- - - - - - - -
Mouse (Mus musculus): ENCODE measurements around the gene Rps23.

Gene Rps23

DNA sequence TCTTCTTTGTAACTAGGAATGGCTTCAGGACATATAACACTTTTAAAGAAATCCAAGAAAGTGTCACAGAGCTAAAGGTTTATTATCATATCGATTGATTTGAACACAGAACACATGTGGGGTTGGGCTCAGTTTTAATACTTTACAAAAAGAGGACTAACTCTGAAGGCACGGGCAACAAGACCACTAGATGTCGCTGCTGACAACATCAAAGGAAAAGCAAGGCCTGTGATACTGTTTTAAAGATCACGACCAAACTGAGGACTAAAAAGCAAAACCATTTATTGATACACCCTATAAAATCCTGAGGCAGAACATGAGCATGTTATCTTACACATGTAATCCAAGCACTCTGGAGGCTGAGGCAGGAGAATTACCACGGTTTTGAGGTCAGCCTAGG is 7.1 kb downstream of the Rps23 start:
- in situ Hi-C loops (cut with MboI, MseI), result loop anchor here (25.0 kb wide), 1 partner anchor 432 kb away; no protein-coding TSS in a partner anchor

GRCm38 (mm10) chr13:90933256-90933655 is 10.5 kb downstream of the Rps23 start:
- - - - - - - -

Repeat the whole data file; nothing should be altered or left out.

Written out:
Mouse (Mus musculus): ENCODE measurements around the gene Rps23.

Gene Rps23

DNA sequence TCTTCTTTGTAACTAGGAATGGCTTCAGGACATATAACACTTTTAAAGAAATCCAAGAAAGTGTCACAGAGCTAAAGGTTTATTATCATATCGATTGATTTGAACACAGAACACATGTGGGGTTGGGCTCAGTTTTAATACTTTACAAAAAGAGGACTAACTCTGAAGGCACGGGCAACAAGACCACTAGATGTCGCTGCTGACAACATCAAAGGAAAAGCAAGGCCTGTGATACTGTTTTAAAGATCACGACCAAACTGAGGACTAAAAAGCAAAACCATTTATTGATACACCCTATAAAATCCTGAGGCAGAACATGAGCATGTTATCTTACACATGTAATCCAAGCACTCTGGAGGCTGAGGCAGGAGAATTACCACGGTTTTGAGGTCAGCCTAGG is 7.1 kb downstream of the Rps23 start:
- in situ Hi-C loops (cut with MboI, MseI), result loop anchor here (25.0 kb wide), 1 partner anchor 432 kb away; no protein-coding TSS in a partner anchor

GRCm38 (mm10) chr13:90933256-90933655 is 10.5 kb downstream of the Rps23 start: